Oath Keepers stashed weapons at hotel for potential Jan. 6 violence, prosecutors indicate

Federal prosecutors alleged in a new court filing that members of the Oath Keepers militia group who joined in the Jan. 6 insurrection appear to have stashed weapons at a hotel in Virginia as part of a so-called “Quick Reaction Force” they could activate if violence escalated that day.

In a court document filed Monday seeking the continued detention of Kenneth Harrelson, one of a dozen members of the Oath Keepers charged in a sweeping conspiracy case against the group, prosecutors cited newly discovered communications allegedly showing members discussing storing their weapons at a Comfort Inn in Arlington, Virginia, knowing that possessing such arms within Washington, D.C., would be illegal.

“The evidence suggests that Defendant Harrelson was both aware of the presence of an armed Quick Reaction Force and likely contributed weapons to it,” prosecutors said.

Prosecutors pointed to messages allegedly sent in a Signal chat where an unidentified individual referred to as “Person Three” was planning to stay in the hotel on the day of Jan. 6, “because of its close location and easy access to downtown.”

“He is committed to being the quick reaction force an[d] bringing the tools if something goes to hell,” one of Harrelson’s co-defendants in the case, Thomas Caldwell, allegedly wrote to the group.

“Where can we drop off weapons to the QRF team?” another one of Harrelson’s co-defendants, Jessica Watkins, allegedly wrote in a Jan. 4 message. “I’d like to have the weapons secured prior to the Op tomorrow.”

Prosecutors also point to an image pulled from surveillance video at the Comfort Inn that they say shows Harrelson wheeling “what appears to be at least one rifle case down a hallway and towards the elevator” the day after the riot.

“In other words, it is reasonable that Defendant Harrelson dropped his weapons off with the QRF at the Comfort Inn Ballston on January 5, and then retrieved those weapons on the morning of January 7 as he left the Washington, D.C., area,” prosecutors wrote.

Harrelson, Caldwell and Watkins have each pleaded not guilty to all the charges against them. ABC News has reached out to Harrelson’s lawyer for comment.

While prosecutors in the case have previously cited communications between members of the group discussing a so-called “Quick Reaction Force,” prior to Monday’s filing it wasn’t entirely clear whether the government believed such an idea was in fact carried out or merely aspirational.

Prosecutors have not alleged, however, that such a force was ever positioned with the intention of targeting the Capitol specifically. Instead, discussions surrounding the so-called “QRF” appeared to center around having quick access to firearms in the event demonstrations in the city devolved into violence or if former President Donald Trump invoked the Insurrection Act, effectively instituting martial law.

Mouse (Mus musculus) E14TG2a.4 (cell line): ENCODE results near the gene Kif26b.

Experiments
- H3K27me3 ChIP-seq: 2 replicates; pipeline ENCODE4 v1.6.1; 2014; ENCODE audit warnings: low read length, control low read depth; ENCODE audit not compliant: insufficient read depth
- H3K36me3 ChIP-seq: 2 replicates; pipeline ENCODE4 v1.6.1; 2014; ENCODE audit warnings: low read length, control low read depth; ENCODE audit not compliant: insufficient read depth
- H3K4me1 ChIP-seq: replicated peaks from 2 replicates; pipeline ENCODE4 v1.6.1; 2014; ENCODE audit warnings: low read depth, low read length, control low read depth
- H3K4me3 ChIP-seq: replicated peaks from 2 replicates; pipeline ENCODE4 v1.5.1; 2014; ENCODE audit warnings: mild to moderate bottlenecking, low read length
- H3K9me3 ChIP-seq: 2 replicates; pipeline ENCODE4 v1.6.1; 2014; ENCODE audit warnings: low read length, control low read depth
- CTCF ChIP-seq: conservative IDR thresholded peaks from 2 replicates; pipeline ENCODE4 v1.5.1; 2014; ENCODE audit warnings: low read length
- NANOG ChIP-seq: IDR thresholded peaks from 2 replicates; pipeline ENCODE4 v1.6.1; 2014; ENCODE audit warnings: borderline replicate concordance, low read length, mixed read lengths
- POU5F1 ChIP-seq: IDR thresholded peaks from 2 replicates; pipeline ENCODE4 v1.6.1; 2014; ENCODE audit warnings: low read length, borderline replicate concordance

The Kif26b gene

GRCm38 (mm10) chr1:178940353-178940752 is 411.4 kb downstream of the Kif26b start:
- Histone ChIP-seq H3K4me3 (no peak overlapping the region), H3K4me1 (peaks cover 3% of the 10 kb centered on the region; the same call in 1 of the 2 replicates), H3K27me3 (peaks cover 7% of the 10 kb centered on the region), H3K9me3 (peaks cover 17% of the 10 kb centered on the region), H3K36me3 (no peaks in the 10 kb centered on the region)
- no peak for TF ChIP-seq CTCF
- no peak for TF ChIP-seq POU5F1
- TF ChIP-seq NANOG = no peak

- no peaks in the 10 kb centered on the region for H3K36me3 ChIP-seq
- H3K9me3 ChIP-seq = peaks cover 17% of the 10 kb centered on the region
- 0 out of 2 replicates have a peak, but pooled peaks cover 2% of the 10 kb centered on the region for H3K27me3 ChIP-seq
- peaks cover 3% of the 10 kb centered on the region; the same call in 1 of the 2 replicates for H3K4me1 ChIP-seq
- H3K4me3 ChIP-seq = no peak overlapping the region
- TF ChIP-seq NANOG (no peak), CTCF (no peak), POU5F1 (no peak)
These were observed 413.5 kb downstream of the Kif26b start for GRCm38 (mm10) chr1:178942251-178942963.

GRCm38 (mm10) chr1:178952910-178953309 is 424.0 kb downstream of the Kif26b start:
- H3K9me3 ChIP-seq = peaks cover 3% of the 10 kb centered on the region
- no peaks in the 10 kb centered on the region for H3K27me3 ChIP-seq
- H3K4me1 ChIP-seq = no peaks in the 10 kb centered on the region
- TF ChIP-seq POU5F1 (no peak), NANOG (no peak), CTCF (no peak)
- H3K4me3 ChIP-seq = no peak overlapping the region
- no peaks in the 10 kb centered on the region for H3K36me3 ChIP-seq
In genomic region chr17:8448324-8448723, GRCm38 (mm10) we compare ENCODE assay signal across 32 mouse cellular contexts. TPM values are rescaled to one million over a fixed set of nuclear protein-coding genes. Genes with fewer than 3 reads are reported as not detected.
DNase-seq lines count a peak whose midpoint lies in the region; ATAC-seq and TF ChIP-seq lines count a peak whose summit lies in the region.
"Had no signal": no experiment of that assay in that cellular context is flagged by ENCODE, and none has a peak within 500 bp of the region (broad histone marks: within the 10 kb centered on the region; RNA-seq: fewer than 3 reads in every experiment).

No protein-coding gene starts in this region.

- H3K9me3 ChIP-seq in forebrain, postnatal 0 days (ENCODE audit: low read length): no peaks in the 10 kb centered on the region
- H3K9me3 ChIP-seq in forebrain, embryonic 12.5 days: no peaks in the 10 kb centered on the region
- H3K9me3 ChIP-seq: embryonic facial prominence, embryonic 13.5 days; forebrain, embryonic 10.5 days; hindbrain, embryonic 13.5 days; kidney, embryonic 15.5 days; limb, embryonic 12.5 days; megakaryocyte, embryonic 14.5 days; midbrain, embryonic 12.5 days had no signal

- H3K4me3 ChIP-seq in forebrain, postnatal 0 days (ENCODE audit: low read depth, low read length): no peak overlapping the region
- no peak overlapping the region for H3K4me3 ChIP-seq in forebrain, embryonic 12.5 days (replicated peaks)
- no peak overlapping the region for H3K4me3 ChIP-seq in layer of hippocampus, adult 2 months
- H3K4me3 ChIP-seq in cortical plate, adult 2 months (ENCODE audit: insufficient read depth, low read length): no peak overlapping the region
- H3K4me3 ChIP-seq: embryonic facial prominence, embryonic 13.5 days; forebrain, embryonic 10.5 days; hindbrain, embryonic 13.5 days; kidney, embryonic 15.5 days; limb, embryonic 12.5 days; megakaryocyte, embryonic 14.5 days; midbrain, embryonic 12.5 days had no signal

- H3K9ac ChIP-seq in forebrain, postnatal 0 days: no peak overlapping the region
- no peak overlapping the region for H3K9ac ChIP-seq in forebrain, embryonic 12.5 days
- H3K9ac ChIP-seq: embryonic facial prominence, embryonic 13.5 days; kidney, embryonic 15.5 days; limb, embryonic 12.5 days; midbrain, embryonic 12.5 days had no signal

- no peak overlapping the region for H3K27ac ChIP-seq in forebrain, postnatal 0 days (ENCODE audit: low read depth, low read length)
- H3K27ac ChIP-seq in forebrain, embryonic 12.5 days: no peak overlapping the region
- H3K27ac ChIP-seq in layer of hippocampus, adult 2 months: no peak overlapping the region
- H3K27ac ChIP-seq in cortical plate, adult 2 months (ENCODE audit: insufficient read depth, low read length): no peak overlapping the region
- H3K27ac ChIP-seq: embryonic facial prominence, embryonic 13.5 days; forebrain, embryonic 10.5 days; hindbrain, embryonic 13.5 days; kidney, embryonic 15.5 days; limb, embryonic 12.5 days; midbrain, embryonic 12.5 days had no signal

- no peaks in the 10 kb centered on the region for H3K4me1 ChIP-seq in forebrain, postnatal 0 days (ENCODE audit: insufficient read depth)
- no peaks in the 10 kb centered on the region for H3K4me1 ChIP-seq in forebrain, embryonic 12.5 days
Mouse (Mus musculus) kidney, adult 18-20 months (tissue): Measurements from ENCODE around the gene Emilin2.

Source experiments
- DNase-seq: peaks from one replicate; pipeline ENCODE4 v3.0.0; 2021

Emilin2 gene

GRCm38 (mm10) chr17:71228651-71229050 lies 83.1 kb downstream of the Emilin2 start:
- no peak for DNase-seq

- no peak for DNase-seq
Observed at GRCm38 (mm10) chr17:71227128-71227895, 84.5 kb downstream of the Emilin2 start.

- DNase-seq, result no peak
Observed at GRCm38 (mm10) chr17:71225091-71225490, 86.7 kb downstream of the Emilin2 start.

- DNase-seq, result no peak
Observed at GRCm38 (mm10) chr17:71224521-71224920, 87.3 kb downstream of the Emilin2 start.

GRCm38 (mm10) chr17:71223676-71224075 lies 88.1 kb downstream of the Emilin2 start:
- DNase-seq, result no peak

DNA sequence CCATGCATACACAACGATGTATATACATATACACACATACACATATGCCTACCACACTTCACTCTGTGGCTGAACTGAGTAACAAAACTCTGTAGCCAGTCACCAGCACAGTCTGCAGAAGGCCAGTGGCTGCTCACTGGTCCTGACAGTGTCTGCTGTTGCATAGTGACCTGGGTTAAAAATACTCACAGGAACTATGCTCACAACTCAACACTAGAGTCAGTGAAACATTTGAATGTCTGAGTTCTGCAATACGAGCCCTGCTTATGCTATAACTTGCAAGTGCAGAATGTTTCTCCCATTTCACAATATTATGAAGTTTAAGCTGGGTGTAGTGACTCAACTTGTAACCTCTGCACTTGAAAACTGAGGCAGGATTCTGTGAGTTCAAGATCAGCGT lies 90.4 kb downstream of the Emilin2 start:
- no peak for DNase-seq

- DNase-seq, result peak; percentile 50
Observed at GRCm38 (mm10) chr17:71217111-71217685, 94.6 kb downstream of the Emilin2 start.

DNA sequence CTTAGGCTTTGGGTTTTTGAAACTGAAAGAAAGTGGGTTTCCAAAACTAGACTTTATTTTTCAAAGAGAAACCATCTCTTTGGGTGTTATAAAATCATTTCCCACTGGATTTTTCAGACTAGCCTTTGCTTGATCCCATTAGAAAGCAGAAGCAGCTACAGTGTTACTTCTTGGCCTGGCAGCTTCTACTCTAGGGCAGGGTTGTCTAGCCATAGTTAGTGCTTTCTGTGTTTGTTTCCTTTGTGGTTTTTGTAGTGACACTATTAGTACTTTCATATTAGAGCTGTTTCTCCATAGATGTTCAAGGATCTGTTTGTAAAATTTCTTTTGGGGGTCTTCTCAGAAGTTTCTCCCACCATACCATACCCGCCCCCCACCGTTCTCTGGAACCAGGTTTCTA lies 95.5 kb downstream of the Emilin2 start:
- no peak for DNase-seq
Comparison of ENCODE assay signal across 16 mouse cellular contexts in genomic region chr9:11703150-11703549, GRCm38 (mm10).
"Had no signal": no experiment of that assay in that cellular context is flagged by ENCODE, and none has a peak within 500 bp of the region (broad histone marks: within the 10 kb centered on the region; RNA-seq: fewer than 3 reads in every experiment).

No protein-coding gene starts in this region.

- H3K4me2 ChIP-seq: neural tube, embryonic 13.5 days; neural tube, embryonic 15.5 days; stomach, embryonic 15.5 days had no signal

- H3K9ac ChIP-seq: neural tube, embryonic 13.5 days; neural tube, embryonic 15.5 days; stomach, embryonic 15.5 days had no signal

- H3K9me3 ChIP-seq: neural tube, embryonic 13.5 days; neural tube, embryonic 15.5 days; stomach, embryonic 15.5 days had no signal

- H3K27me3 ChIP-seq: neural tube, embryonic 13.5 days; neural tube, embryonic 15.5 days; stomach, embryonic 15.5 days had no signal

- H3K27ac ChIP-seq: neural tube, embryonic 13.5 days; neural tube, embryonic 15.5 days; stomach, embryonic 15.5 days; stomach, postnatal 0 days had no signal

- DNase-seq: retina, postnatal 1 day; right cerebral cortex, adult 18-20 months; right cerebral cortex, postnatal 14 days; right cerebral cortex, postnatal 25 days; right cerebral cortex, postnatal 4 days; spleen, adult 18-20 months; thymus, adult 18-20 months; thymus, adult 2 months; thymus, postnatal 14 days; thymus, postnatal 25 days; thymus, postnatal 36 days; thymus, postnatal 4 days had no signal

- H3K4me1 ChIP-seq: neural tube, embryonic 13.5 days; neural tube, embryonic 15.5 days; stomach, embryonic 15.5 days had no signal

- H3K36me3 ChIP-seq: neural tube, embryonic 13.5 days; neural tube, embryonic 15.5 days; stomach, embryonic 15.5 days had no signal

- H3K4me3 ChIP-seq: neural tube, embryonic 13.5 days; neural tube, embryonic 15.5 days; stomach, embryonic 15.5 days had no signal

The new filing also contained Signal messages obtained by prosecutors that points to the fallout among some Oath Keepers in the immediate aftermath of the Jan. 6 riot, including one member calling the founder and leader of the militia group, Stewart Rhodes (identified as Person One) a “dumba**.”

In the alleged messages obtained by prosecutors, Rhodes, identified as “Person One,” found himself on the defensive following the storming of the Capitol, urging members in the private group: “Look, I WAS THERE. I WAS RIGHT OUSIDE. Patriots stormed in. Not Antifa. And I don’t blame them. They were justifiably pissed off.”

Oath Keeper Kelly Meggs, who is also charged in the storming of the Capitol, replied “who gives a damn who went in there,” before adding, “What matters is where we are now and decisions that have to be mad[e]. We are now the enemy of the State.” An individual who prosecutors identified as “Person Eleven” then replied blasting Rhodes, writing, “As I figured. This organization is a huge f***** joke. You [Name of Person One] are the dumba** I heard you were.”

In another set of messages obtained by prosecutors, Rhodes and Harrelson allegedly discussed Meggs and expressed regret over his leading role on Jan. 6. Rhodes also reportedly sent a lengthy message to Harrelson detailing plans to reform the Oath Keepers and “tighten up command and control and the discipline” and urged him to pass it on to other members, prosecutors said.

“We need to get stricter with ourselves. We got too lax. Too complacent. To[o] presumptive that all our teams know from million and know where their lanes are…. they were dumb a**** … but we have to find a way so that cannot happen again,” Rhodes, identified as ‘Person One,’ wrote to Harrelson, according to prosecutors.